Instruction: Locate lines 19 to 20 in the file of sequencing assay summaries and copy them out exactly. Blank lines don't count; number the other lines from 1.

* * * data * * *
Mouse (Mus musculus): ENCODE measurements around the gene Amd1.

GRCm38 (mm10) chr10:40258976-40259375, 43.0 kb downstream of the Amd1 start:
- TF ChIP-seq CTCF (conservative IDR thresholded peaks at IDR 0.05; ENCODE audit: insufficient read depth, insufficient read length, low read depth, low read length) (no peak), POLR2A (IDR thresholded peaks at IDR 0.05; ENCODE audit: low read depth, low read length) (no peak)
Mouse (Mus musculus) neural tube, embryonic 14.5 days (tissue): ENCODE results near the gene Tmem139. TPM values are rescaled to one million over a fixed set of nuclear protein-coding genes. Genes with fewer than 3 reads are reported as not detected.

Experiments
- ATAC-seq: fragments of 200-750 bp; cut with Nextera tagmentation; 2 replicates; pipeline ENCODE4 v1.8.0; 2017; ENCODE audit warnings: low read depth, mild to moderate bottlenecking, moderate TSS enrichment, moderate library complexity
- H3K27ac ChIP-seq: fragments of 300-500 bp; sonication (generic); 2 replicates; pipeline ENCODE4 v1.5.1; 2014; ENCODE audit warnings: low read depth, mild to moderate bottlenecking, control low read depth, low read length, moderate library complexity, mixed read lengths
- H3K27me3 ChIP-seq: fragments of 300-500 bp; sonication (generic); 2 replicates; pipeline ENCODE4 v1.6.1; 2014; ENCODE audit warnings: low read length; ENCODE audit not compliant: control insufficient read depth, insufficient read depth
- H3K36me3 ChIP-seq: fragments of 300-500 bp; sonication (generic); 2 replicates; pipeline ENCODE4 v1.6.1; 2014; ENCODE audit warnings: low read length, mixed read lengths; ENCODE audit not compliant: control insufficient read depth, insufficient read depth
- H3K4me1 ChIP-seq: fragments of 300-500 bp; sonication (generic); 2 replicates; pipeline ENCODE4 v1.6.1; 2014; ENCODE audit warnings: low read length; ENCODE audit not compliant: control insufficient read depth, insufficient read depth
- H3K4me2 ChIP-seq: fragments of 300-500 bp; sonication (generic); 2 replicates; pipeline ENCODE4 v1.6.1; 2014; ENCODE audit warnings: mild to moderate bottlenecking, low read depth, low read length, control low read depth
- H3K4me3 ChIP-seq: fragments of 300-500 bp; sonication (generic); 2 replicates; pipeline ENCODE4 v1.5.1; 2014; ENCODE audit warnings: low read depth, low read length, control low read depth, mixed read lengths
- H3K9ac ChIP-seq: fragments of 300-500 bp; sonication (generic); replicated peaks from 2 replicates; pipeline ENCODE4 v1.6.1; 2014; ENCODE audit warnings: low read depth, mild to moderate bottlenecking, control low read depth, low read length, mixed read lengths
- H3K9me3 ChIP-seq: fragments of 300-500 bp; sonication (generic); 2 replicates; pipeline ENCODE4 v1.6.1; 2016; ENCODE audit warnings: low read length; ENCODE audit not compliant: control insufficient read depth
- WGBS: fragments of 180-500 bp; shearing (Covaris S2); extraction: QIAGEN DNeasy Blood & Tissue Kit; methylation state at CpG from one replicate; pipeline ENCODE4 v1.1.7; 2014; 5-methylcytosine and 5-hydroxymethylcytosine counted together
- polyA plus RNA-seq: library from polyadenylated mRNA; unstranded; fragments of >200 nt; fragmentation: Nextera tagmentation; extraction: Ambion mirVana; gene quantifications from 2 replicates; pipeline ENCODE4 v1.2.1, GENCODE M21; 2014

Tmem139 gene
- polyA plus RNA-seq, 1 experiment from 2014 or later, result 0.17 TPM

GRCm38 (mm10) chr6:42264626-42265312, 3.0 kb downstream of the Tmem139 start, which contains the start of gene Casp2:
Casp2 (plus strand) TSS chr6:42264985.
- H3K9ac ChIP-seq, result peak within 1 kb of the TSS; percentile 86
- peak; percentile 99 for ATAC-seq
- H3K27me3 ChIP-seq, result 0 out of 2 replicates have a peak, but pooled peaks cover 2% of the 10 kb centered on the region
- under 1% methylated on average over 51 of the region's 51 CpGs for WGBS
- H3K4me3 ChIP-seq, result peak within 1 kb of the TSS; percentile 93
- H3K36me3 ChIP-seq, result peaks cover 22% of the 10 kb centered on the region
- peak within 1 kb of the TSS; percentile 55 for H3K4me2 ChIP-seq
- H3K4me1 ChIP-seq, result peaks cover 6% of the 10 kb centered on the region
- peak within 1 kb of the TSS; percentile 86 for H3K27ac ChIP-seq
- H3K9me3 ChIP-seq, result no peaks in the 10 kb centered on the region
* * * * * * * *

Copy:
GRCm38 (mm10) chr6:42264626-42265312, 3.0 kb downstream of the Tmem139 start, which contains the start of gene Casp2:
Casp2 (plus strand) TSS chr6:42264985.